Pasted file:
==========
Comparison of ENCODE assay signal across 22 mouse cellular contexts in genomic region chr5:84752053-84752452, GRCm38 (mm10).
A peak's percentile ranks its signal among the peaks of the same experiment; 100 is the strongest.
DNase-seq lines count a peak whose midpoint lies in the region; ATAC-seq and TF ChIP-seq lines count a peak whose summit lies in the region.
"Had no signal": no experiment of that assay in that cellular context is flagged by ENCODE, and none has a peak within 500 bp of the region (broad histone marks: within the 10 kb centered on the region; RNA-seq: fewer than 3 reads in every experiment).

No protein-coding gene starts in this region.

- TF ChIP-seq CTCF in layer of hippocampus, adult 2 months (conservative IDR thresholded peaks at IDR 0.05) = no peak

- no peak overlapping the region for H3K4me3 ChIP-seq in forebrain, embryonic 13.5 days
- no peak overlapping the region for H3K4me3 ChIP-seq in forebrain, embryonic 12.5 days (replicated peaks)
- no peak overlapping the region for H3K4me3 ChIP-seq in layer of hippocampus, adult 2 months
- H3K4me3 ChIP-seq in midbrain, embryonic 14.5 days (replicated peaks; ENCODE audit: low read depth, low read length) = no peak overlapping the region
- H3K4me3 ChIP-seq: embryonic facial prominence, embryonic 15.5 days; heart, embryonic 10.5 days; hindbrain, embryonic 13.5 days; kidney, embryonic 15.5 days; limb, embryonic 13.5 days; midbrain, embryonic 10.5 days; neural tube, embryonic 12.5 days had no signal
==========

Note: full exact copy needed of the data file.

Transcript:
Comparison of ENCODE assay signal across 22 mouse cellular contexts in genomic region chr5:84752053-84752452, GRCm38 (mm10).
A peak's percentile ranks its signal among the peaks of the same experiment; 100 is the strongest.
DNase-seq lines count a peak whose midpoint lies in the region; ATAC-seq and TF ChIP-seq lines count a peak whose summit lies in the region.
"Had no signal": no experiment of that assay in that cellular context is flagged by ENCODE, and none has a peak within 500 bp of the region (broad histone marks: within the 10 kb centered on the region; RNA-seq: fewer than 3 reads in every experiment).

No protein-coding gene starts in this region.

- TF ChIP-seq CTCF in layer of hippocampus, adult 2 months (conservative IDR thresholded peaks at IDR 0.05) = no peak

- no peak overlapping the region for H3K4me3 ChIP-seq in forebrain, embryonic 13.5 days
- no peak overlapping the region for H3K4me3 ChIP-seq in forebrain, embryonic 12.5 days (replicated peaks)
- no peak overlapping the region for H3K4me3 ChIP-seq in layer of hippocampus, adult 2 months
- H3K4me3 ChIP-seq in midbrain, embryonic 14.5 days (replicated peaks; ENCODE audit: low read depth, low read length) = no peak overlapping the region
- H3K4me3 ChIP-seq: embryonic facial prominence, embryonic 15.5 days; heart, embryonic 10.5 days; hindbrain, embryonic 13.5 days; kidney, embryonic 15.5 days; limb, embryonic 13.5 days; midbrain, embryonic 10.5 days; neural tube, embryonic 12.5 days had no signal